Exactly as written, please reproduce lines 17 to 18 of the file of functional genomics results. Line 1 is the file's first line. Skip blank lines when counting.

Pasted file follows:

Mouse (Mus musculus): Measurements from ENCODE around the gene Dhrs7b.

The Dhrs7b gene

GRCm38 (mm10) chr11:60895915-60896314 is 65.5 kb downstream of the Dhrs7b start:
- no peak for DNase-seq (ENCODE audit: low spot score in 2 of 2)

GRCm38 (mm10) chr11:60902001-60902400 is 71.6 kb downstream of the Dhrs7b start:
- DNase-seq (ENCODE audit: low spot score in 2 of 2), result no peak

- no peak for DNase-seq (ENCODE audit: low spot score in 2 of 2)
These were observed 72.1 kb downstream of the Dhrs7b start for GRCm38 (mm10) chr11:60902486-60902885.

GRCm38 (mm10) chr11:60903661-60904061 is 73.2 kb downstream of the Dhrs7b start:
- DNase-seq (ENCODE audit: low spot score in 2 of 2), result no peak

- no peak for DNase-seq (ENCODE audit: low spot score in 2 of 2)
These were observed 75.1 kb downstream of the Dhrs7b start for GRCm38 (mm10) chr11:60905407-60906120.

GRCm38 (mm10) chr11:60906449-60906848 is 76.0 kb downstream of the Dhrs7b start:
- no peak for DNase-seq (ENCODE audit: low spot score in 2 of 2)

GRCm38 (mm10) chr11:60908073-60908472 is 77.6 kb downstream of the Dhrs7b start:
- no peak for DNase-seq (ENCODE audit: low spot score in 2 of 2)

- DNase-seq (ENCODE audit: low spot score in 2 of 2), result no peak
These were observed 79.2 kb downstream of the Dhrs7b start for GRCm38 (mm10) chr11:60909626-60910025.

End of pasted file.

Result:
- DNase-seq (ENCODE audit: low spot score in 2 of 2), result no peak
These were observed 79.2 kb downstream of the Dhrs7b start for GRCm38 (mm10) chr11:60909626-60910025.